The Best View by John Pagliassotti

Just minutes before, Frank had entered the steel labyrinth through its belly. The small opening that the mammoth skeleton of rebar, angle iron and metal tube offered was a stark contrast to its immense proportions. Imagining that this gargantuan framework of iron could move from the confines of the warehouse where it rested took effort. Yet Frank was responsible for doing just that. When he entered the great work, he crawled to his cockpit that rested at the front of the huge structure. There he found a small fiberglass seat. The throw pillow he brought along was the only creature comfort he would enjoy on his brief journey on this early Tuesday morning.

From the small rectangular opening just inches in front of Frank’s face, he saw the first smile. It was his only view of the outside world from inside the dark cavernous cab he occupied. The young boy was no more than 8 years old. His face, sandwiched between a wool scarf and cap, was beaming. From his grandpa’s lap the little lad pointed his finger and with awe;“wow” fell softly from his lips. Nothing captured this moment more powerfully then the look of pure amazement on a child’s face. The boy’s eyes grew as big as pie plates when the pump behind Frank shot its first blast of water high 60 feet into the air. This time the “wow” did not fall from the boy’s lips; it shot with as much intensity as the blast of water that solicited such a reaction.

He climbed into position and gave his rudimentary controls a test. He twisted the wheel from side to side. He depressed the accelerator and then the brake. Then for a brief moment, he sat and took in the fantastic frame around him. Everywhere he looked was steel and cable. Over the last few years, these great beasts had even been given brains. Circuit boards and wiring were becoming as prominent as nuts and bolts. “Sure doesn’t look like a whale from in its belly,” Frank laughed to himself. “I wonder if this is how Jonah felt?” The same thought occurred to him every year. Rarely did these steel webbed monoliths give a hint as to what they would become once in full bloom. “It’s true balance,” Frank thought. For without the stark, cold mass of steel, there could be no platform for the brilliant beauty of flowers that adorned her sides. The flowers gave her beauty but the massive frame gave her life.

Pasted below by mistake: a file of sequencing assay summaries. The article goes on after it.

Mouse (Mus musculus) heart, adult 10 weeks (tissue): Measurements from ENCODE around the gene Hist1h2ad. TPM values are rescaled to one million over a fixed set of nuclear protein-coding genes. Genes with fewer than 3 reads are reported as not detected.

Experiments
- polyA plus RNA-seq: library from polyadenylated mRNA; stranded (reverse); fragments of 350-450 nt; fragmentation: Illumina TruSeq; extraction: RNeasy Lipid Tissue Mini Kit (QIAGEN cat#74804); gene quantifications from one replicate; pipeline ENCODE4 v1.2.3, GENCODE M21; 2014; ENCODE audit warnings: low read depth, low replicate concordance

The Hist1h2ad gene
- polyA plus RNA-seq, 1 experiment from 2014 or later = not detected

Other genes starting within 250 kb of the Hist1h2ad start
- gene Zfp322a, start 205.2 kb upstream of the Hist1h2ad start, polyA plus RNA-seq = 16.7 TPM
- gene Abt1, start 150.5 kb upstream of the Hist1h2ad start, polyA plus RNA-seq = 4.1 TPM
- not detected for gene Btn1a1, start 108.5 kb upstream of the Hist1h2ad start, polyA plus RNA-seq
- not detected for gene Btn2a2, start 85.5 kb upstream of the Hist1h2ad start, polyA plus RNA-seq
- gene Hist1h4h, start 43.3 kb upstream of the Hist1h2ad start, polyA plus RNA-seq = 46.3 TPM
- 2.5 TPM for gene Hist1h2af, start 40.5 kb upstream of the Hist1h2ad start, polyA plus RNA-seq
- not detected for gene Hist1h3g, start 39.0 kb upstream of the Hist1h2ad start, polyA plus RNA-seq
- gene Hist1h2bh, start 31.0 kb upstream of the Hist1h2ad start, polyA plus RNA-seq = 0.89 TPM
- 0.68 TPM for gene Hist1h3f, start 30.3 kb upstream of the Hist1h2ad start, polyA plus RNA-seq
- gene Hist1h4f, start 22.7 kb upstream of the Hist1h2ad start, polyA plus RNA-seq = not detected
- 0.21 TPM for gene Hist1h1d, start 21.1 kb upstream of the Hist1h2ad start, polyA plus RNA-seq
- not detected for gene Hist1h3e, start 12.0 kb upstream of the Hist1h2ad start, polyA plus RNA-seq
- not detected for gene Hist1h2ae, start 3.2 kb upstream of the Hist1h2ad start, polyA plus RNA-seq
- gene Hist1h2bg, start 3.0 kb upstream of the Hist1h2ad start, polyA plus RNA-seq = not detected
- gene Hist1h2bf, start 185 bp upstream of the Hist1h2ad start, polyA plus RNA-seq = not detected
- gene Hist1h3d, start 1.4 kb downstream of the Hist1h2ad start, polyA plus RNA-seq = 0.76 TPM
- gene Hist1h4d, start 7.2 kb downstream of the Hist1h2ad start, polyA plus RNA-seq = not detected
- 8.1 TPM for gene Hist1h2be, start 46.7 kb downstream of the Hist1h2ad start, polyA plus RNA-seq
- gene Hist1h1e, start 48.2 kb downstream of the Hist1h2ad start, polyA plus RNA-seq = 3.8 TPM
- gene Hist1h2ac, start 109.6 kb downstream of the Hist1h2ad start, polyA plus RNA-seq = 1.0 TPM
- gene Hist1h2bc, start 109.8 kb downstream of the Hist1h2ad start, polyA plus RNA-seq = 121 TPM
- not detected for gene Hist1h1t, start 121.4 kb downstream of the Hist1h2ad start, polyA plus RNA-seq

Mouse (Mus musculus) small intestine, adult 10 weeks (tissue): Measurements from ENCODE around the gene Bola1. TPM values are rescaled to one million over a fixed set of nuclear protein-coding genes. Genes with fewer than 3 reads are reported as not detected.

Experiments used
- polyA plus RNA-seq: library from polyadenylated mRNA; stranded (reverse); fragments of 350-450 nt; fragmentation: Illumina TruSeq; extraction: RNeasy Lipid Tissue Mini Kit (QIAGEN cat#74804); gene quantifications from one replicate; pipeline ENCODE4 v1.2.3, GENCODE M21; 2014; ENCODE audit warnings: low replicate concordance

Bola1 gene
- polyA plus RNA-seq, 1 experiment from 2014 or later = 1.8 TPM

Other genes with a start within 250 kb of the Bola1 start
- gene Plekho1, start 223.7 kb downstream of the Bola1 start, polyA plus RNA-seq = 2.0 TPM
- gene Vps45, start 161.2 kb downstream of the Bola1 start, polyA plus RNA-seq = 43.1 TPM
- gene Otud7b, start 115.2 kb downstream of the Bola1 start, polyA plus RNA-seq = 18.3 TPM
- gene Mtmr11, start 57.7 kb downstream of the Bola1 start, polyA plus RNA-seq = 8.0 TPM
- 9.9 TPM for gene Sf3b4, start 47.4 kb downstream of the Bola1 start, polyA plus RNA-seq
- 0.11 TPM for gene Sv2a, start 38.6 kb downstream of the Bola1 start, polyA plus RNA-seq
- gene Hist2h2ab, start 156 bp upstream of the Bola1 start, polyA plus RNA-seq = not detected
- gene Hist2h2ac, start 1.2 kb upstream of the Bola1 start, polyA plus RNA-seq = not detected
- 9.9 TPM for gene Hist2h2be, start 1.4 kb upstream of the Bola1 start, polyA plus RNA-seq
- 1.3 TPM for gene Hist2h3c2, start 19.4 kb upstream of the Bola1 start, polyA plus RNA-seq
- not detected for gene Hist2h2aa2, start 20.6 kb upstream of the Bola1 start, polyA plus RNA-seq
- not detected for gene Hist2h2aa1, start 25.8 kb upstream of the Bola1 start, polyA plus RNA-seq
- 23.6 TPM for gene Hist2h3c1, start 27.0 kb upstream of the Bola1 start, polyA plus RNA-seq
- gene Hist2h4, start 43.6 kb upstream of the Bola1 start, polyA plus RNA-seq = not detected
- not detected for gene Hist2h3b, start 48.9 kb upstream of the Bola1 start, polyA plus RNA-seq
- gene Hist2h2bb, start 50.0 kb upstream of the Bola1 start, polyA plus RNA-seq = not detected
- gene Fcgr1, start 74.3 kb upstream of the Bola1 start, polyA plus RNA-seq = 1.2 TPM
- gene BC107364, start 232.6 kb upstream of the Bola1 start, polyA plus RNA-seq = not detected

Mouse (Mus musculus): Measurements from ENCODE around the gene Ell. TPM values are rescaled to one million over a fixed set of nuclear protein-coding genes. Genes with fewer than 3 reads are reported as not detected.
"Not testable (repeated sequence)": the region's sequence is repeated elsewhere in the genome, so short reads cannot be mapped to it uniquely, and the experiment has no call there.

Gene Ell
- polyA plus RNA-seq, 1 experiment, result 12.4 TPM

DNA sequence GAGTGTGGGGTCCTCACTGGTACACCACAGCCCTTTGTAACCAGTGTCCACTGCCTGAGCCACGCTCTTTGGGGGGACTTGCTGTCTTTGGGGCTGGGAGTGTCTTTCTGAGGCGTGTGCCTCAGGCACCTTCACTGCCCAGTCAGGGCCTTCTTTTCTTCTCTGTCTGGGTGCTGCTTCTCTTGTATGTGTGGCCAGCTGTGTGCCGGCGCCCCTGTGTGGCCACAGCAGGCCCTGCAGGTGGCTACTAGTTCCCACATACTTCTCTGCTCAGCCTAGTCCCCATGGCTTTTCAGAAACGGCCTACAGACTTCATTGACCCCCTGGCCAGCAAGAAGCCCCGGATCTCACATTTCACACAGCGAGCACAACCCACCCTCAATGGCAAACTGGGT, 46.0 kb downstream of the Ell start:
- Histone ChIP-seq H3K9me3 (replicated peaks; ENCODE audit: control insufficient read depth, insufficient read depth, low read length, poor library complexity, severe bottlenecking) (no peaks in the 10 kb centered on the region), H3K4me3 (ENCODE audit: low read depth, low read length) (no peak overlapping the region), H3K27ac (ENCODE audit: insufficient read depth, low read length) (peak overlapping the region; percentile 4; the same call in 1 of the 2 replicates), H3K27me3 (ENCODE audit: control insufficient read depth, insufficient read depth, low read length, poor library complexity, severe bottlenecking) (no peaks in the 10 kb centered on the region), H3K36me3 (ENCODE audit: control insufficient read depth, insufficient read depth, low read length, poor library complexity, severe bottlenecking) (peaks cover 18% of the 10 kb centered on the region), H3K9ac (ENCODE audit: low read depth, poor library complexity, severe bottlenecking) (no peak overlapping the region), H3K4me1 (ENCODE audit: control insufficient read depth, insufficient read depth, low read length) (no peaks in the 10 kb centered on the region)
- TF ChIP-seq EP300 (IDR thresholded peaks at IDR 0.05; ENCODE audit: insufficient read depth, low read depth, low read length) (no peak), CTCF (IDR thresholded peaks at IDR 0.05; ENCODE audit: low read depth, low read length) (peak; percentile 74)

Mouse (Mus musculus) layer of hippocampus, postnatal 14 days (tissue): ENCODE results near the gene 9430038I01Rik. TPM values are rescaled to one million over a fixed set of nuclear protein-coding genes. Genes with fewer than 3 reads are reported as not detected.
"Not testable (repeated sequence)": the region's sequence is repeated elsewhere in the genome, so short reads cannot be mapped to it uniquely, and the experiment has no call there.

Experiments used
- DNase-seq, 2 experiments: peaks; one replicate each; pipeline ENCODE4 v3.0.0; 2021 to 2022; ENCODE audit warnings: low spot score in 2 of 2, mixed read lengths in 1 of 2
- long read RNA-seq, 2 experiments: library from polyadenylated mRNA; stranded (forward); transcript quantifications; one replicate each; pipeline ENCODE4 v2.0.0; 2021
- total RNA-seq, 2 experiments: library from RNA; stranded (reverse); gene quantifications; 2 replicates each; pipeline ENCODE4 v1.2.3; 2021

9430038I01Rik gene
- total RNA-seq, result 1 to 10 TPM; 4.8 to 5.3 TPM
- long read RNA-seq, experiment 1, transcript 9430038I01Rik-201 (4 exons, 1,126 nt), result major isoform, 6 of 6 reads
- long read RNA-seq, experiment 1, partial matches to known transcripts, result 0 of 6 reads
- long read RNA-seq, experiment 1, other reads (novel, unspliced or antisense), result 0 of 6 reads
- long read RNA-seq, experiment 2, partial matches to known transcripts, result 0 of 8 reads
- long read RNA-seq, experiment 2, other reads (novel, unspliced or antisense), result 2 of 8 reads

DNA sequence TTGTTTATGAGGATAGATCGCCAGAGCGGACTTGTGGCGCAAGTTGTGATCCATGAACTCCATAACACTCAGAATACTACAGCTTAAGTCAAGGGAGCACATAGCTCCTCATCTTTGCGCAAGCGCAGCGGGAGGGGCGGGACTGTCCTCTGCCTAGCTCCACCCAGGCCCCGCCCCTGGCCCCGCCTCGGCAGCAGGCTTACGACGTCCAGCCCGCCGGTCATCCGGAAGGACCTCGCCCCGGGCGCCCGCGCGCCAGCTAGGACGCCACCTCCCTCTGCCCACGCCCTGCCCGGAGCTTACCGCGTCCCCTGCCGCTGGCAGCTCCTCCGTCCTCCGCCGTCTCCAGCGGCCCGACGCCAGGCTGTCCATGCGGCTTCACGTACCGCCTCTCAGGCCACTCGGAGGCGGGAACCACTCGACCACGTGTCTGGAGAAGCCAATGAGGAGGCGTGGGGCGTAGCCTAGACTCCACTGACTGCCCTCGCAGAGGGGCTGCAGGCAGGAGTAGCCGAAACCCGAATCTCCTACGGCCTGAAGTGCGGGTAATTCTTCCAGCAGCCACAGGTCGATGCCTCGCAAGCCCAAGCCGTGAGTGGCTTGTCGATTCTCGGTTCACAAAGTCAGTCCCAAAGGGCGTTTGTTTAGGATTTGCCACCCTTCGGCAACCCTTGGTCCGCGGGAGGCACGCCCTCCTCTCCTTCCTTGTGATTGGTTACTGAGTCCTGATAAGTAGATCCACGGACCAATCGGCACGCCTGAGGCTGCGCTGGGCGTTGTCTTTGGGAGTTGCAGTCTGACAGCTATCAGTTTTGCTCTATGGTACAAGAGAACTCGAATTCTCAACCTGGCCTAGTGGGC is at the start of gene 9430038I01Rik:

As Frank completed the turn on to Colorado Boulevard the rectangular opening found them one by one, each portrait as rich as the next. Of the thousands who came to marvel, Frank would see just a few. But it was those few that made his annual journey so cathartic. It was the few single snapshots, among the thousands of potential pictures, which made this short trip so profound. His rectangular opening became more than an opening to navigate his course; it was a frame to the singular pictures that depicted the essence of the parade. The parade had a spirit, a spirit born from the shared joy of all those who came to see. It was a young and innocent spirit. The reaction of the eight year old boy seeing the parade for the first time was as inspired as his grandpa who had seen the parade countless times.

This year the float that Frank piloted depicted two humpback whales, a fact Frank was continually reminded of by the sound of the pump blowing their spouts into the air. He’d driven floats of all shapes and sizes: from space shuttles to Disney characters. Each was unique and as beautiful as the next. But for Frank, the true beauty of the Rose Parade was found in a child’s face framed by a small rectangular opening six inches in front of his face. It was truly the best view of the parade.

© Copyright 2011 John Pagliassotti. All rights reserved.
John Pagliassotti born and raised in the San Gabriel Valley, and now lives in Newport Beach, California. He is married and has two sons in their teens. He works in the commercial real estate industry. One of his hobbies is writing short stories.

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